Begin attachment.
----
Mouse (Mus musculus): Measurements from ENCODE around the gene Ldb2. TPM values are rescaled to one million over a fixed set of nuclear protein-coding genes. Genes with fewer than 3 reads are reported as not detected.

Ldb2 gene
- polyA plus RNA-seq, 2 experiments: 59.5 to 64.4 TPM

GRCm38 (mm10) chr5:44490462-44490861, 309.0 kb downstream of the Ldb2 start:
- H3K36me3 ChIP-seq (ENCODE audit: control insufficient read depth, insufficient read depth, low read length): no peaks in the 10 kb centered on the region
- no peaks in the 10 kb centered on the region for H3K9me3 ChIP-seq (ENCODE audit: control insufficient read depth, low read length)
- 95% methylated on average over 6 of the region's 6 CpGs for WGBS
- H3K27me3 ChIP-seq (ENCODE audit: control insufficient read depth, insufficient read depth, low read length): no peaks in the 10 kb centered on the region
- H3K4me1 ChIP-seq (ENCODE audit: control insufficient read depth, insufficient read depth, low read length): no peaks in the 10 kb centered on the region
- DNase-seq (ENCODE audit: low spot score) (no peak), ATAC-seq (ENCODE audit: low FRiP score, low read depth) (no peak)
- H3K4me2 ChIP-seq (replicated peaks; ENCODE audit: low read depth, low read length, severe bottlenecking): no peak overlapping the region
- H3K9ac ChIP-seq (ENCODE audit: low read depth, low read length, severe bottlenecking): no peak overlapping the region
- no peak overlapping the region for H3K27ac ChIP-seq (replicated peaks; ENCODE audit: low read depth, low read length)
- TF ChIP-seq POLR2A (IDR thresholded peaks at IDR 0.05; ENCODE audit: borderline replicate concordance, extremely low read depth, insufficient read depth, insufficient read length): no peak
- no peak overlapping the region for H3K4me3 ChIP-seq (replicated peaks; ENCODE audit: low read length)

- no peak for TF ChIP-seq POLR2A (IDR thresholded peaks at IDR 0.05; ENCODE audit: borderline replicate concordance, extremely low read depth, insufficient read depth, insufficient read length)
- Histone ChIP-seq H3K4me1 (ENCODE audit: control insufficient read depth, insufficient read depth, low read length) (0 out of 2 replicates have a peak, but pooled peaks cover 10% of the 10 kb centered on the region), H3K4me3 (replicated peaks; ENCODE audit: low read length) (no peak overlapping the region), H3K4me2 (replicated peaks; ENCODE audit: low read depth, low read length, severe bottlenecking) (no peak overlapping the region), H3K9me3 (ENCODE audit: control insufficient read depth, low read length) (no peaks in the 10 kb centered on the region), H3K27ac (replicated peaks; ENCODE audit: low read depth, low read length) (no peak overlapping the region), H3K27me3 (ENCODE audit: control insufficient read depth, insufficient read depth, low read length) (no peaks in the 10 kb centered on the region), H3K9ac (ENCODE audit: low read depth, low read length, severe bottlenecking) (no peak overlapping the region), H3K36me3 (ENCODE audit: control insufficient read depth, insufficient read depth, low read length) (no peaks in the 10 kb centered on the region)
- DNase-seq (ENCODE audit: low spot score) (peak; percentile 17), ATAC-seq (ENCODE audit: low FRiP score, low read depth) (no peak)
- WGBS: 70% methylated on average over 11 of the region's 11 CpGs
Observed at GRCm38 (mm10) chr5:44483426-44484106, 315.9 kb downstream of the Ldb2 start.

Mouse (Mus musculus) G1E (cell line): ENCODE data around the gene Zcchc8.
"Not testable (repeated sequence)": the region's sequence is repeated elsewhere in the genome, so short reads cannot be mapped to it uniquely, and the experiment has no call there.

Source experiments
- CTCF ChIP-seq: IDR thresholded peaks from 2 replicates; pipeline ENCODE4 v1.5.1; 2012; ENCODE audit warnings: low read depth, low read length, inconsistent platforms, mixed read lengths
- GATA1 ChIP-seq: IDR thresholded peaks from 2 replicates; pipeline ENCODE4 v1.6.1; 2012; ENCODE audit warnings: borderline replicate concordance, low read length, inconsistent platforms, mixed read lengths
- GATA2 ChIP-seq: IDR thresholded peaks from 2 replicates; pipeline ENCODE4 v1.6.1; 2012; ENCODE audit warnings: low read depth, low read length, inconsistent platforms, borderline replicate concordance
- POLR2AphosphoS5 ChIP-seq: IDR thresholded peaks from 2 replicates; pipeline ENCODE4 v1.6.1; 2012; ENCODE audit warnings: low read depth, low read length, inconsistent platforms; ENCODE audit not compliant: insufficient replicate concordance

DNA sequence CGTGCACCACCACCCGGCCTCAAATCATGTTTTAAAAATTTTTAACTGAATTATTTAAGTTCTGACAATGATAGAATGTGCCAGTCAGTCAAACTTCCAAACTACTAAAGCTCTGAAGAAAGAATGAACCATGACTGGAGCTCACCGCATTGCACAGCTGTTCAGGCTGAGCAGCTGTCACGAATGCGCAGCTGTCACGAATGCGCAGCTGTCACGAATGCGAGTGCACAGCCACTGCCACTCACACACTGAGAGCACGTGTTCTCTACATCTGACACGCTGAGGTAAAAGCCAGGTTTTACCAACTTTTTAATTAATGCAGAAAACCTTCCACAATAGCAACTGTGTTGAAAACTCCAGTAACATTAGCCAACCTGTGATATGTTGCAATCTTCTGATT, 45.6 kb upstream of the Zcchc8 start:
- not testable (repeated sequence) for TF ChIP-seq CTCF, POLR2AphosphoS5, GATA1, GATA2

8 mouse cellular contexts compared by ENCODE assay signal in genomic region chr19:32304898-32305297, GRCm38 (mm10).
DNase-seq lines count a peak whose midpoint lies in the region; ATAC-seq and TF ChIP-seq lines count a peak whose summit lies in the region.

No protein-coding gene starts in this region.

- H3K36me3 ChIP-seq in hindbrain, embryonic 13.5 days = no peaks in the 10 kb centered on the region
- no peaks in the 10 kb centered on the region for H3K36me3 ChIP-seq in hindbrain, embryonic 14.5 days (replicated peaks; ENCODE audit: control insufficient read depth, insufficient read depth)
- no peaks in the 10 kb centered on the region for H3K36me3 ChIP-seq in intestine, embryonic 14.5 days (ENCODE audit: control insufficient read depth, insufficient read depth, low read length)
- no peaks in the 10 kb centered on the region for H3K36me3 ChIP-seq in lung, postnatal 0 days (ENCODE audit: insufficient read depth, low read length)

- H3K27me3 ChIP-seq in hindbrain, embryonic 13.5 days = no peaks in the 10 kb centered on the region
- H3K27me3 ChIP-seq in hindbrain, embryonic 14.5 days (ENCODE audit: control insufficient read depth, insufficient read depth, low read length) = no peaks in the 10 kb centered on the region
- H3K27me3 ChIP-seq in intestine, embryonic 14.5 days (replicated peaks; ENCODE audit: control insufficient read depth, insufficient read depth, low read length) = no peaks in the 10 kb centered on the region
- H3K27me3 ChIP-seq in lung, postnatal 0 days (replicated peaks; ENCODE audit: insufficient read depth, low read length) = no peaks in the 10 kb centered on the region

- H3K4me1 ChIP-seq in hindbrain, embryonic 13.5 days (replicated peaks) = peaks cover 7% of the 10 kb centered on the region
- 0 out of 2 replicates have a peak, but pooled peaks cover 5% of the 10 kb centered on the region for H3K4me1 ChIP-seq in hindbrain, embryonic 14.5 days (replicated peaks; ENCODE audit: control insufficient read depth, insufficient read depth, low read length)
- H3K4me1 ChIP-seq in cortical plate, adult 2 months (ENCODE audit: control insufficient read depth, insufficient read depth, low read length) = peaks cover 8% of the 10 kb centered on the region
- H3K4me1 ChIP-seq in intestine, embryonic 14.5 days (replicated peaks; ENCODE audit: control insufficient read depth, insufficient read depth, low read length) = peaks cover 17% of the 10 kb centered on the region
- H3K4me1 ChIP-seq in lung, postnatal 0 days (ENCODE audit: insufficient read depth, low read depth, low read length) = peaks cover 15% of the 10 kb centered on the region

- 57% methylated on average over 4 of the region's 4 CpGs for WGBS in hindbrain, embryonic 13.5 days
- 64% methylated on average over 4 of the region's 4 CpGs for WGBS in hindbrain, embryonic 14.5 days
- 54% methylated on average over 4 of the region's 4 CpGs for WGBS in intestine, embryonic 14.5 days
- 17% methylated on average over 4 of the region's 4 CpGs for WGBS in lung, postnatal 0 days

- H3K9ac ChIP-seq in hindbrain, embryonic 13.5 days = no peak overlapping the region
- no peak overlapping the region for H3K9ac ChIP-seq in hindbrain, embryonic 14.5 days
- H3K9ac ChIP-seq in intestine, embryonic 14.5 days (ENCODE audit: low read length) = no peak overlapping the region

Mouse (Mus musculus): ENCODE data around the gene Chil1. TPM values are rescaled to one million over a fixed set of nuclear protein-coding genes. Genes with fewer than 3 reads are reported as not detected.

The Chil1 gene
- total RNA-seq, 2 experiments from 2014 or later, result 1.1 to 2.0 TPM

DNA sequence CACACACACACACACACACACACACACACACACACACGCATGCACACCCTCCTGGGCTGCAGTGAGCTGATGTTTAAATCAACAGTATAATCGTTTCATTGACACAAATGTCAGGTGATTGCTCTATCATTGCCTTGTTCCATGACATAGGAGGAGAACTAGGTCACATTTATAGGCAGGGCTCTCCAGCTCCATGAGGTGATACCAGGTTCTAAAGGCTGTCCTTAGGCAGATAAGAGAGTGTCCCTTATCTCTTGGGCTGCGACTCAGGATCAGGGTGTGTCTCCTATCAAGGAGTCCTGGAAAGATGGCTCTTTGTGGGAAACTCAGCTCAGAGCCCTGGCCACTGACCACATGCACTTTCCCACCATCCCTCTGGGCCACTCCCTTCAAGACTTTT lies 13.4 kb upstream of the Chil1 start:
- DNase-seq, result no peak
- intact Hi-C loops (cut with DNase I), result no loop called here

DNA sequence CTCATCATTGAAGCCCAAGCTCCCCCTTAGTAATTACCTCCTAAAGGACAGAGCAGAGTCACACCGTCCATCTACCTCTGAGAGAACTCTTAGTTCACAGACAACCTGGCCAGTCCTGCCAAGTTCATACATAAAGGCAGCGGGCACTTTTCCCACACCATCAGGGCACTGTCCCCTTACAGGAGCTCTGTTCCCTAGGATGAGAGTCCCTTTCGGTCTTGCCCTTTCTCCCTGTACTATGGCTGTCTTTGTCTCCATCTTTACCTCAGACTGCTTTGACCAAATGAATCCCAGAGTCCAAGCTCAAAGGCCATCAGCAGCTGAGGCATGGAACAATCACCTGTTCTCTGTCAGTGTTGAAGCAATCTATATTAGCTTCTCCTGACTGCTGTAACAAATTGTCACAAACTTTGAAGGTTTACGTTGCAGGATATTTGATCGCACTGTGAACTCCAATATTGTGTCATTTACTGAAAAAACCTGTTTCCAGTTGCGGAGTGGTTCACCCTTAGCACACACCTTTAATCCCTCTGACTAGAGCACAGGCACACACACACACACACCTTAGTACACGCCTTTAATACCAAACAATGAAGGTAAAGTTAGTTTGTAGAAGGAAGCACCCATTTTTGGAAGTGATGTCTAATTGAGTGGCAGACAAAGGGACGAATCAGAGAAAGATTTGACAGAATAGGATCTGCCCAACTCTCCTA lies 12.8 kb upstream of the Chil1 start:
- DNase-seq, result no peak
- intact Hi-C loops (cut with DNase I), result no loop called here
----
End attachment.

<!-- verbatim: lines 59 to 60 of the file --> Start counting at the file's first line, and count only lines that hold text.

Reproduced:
DNA sequence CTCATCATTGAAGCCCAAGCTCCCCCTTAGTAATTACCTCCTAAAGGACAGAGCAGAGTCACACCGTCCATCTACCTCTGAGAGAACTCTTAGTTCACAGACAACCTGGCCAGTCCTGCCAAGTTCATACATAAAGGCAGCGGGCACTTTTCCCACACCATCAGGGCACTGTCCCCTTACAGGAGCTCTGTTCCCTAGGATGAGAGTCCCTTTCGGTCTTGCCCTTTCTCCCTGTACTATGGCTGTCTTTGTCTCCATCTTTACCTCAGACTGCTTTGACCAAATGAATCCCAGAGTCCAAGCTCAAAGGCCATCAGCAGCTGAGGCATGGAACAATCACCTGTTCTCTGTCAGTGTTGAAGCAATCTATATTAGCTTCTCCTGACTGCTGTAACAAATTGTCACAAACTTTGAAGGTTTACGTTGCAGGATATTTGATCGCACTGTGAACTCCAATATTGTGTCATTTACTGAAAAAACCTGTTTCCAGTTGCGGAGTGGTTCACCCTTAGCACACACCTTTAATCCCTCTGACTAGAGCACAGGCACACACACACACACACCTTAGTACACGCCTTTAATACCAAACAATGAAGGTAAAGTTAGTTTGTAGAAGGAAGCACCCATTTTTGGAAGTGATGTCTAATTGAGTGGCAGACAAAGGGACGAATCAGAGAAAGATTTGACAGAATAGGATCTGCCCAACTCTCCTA lies 12.8 kb upstream of the Chil1 start:
- DNase-seq, result no peak